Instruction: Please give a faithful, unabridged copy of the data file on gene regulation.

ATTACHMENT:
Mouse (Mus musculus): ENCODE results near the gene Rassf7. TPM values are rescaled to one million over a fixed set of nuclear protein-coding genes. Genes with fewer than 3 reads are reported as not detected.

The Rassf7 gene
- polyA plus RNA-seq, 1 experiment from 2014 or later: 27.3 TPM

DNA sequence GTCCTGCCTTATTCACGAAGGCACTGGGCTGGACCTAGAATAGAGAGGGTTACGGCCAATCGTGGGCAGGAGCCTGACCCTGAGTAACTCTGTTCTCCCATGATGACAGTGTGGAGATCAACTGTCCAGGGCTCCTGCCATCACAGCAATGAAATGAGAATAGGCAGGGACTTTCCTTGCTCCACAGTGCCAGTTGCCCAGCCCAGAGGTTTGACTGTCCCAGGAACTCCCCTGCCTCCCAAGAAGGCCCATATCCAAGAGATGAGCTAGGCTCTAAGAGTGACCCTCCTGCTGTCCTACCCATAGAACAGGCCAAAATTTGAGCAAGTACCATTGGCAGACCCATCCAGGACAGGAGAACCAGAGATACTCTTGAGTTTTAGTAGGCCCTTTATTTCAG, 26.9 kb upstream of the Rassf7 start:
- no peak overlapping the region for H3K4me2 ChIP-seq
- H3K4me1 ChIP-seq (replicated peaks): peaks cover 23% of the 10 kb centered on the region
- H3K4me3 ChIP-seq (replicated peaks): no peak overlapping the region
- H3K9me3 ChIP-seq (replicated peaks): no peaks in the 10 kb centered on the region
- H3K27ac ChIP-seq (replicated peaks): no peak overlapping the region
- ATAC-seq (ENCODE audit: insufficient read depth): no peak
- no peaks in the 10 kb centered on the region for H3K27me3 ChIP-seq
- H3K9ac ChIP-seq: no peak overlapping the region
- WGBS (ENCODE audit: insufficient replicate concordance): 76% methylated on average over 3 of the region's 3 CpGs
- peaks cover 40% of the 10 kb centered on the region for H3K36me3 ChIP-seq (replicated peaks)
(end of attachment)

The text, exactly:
Mouse (Mus musculus): ENCODE results near the gene Rassf7. TPM values are rescaled to one million over a fixed set of nuclear protein-coding genes. Genes with fewer than 3 reads are reported as not detected.

The Rassf7 gene
- polyA plus RNA-seq, 1 experiment from 2014 or later: 27.3 TPM

DNA sequence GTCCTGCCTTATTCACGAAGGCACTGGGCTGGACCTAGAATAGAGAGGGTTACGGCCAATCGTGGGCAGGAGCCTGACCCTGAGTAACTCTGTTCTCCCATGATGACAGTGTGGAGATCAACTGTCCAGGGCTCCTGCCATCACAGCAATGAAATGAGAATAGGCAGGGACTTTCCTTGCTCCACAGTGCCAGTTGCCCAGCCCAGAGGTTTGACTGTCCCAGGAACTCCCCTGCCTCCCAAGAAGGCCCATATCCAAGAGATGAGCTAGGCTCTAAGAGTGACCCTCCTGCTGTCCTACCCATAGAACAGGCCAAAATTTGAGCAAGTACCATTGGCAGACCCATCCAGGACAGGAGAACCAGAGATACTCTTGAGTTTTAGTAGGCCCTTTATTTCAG, 26.9 kb upstream of the Rassf7 start:
- no peak overlapping the region for H3K4me2 ChIP-seq
- H3K4me1 ChIP-seq (replicated peaks): peaks cover 23% of the 10 kb centered on the region
- H3K4me3 ChIP-seq (replicated peaks): no peak overlapping the region
- H3K9me3 ChIP-seq (replicated peaks): no peaks in the 10 kb centered on the region
- H3K27ac ChIP-seq (replicated peaks): no peak overlapping the region
- ATAC-seq (ENCODE audit: insufficient read depth): no peak
- no peaks in the 10 kb centered on the region for H3K27me3 ChIP-seq
- H3K9ac ChIP-seq: no peak overlapping the region
- WGBS (ENCODE audit: insufficient replicate concordance): 76% methylated on average over 3 of the region's 3 CpGs
- peaks cover 40% of the 10 kb centered on the region for H3K36me3 ChIP-seq (replicated peaks)